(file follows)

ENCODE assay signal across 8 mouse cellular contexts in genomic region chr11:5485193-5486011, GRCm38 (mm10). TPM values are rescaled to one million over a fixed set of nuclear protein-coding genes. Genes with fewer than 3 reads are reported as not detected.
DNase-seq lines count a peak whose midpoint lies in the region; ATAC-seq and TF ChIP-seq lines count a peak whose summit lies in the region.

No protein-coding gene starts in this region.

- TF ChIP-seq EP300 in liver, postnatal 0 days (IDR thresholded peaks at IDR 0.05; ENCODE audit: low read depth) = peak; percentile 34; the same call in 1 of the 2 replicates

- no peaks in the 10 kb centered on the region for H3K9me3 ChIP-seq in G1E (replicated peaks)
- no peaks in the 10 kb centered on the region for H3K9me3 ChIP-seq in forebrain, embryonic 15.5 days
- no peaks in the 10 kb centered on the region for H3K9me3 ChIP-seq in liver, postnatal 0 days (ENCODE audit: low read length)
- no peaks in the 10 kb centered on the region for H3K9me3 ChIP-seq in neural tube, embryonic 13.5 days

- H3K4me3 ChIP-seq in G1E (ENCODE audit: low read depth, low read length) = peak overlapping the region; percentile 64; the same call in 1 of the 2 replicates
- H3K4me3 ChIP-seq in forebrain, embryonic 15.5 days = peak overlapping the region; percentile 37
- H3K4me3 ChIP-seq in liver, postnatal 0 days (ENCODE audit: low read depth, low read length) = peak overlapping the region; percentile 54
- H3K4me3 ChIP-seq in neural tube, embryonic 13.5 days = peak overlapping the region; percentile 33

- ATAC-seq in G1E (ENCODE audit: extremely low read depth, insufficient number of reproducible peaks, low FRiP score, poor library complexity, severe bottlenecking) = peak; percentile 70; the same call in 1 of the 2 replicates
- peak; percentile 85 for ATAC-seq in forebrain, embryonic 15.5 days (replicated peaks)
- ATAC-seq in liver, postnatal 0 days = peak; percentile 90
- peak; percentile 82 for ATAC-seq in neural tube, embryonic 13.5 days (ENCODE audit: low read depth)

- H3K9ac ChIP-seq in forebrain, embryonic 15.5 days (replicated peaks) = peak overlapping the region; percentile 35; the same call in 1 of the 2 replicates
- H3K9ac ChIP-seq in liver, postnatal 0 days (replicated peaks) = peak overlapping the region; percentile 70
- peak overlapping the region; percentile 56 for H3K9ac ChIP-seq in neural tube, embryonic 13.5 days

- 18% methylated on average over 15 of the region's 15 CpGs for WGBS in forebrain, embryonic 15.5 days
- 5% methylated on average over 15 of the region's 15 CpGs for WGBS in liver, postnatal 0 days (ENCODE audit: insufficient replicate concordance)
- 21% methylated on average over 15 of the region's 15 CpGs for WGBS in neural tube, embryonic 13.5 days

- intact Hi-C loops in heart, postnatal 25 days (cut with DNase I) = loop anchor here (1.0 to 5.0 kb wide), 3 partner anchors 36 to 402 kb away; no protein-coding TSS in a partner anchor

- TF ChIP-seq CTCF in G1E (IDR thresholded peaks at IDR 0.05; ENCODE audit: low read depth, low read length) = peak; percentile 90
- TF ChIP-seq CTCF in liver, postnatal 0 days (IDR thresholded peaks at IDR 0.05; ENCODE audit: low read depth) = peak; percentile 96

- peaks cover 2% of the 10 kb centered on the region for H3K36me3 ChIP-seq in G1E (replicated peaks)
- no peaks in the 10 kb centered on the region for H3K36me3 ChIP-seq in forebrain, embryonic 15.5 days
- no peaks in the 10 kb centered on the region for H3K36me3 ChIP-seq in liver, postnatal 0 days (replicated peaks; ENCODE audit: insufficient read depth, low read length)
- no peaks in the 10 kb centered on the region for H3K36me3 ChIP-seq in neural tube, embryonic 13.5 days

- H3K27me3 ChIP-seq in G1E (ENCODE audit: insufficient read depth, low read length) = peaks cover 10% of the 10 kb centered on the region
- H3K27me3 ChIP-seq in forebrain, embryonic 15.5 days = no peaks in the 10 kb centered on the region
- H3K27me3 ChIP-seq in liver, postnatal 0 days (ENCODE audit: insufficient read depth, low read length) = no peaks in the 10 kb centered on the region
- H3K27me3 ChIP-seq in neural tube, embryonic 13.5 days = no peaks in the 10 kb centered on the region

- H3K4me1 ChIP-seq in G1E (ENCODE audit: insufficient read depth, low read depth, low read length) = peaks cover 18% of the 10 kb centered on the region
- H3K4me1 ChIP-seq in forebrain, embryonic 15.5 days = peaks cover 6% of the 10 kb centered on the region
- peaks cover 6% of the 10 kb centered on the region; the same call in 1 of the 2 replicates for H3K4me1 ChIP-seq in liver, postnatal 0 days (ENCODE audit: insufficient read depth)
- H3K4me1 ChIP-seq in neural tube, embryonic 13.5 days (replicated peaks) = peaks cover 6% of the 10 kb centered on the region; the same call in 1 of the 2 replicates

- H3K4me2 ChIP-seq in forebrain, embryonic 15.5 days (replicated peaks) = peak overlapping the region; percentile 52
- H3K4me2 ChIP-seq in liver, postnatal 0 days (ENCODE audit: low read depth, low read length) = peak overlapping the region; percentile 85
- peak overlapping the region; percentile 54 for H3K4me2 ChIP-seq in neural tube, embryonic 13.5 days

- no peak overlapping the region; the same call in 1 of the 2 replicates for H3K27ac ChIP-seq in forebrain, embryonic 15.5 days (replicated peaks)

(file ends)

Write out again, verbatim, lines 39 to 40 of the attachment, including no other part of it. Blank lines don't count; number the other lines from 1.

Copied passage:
- H3K4me2 ChIP-seq in liver, postnatal 0 days (ENCODE audit: low read depth, low read length) = peak overlapping the region; percentile 85
- peak overlapping the region; percentile 54 for H3K4me2 ChIP-seq in neural tube, embryonic 13.5 days